I think it is significant that when the man born blind gets his eyesight back, the Pharisees go on the attack. Do you know anybody like that—people who respond to somebody else’s good news with unbelievable viciousness? That is how the Pharisees acted, and the thing they hold onto is the fact that Jesus broke a rule—he healed on the Sabbath, which was against the rules—and because he fell outside their understand of the rules, they said, he could not possible be from God.
Well, the poor formerly blind man doesn’t know where this guy Jesus came from; he just knows that he can see. And there is this remarkable part of the passage in which he and his parents are basically being grilled by the Pharisees, and you can almost see all three of them sitting across a steel table from the Pharisees with the mirrored glass on the one side of the room and a single flickering light bulb hanging above. And I say it is remarkable because it is the longest passage in the Gospels in which Jesus is absent. The scripture that was read in your hearing has the longest passage without Jesus being present, and it is all about the nearsighted Pharisees unable to see past their narrow understanding of religion to the incredible view right outside the window. They are so concerned with nailing Jesus that they completely ignore the miracle.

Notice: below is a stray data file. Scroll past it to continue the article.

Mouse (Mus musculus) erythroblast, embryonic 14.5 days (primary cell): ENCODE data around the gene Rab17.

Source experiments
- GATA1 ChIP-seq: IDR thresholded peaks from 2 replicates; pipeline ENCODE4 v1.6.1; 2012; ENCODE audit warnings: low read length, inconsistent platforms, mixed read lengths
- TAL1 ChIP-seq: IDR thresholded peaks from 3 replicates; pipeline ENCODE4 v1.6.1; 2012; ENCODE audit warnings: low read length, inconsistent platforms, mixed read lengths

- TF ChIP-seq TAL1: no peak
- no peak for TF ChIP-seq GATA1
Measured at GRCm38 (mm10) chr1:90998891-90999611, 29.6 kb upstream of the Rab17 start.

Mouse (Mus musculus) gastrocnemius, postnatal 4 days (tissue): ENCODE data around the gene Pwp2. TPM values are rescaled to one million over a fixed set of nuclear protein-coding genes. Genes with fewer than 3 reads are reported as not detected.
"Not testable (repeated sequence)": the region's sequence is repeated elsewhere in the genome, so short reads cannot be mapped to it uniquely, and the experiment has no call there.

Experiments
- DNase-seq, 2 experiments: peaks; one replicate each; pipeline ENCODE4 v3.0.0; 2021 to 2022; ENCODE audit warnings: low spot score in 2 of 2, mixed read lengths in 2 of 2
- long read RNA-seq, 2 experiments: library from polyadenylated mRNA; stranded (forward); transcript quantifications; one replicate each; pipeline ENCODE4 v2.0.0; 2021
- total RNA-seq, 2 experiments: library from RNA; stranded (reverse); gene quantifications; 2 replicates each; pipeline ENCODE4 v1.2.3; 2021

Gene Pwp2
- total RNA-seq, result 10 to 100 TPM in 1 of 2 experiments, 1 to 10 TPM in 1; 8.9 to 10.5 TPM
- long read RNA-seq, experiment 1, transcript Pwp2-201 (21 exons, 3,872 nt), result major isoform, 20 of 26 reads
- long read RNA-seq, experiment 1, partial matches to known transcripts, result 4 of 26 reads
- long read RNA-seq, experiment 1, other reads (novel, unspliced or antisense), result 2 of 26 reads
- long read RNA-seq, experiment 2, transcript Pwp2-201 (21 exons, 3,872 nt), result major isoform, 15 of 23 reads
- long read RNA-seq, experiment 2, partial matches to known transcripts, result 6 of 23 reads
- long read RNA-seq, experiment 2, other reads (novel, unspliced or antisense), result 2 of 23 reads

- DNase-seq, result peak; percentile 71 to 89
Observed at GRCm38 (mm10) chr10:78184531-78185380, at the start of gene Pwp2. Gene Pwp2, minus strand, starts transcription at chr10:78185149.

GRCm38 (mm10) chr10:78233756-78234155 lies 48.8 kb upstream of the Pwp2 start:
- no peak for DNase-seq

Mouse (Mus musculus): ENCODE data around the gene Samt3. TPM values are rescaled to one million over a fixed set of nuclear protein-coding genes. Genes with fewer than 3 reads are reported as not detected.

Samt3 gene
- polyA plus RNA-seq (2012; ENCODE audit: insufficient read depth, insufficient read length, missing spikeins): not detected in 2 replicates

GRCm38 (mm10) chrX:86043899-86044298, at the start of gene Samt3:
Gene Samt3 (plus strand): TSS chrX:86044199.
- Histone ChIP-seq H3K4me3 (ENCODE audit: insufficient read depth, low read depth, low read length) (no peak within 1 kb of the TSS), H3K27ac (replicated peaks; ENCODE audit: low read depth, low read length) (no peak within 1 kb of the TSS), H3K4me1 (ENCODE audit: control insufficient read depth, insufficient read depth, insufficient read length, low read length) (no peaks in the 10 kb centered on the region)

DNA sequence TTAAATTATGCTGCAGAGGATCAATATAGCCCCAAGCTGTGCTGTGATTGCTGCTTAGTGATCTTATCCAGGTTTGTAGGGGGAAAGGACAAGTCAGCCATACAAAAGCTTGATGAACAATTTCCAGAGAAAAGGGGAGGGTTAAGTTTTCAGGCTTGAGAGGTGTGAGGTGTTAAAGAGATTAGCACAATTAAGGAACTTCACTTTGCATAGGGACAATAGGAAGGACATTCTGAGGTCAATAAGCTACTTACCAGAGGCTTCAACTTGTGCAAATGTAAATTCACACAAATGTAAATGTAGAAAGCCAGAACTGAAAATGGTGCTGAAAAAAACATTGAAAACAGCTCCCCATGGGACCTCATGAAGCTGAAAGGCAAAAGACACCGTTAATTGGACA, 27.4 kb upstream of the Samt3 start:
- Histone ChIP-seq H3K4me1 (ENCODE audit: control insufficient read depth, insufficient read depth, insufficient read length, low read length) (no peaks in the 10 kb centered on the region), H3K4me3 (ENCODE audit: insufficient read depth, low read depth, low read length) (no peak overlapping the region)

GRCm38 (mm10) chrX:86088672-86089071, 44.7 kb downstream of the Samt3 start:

Can I bring this home a little bit? There is a spiritual sickness so prevalent that it has infected the church all over the world, and it’s called individual faith, the me-and-Jesus approach. I say that this is a sickness because if it is left untreated it can make you so nearsighted that you will miss that which is right in front of your nose. The Pharisees certainly did. The religious leaders were so stuck on the rules that they missed the miracle, and it was right there! Here they had in their presence someone who had encountered the living God, and all they could think to do was to interrogate him, question his faith, and drive him out.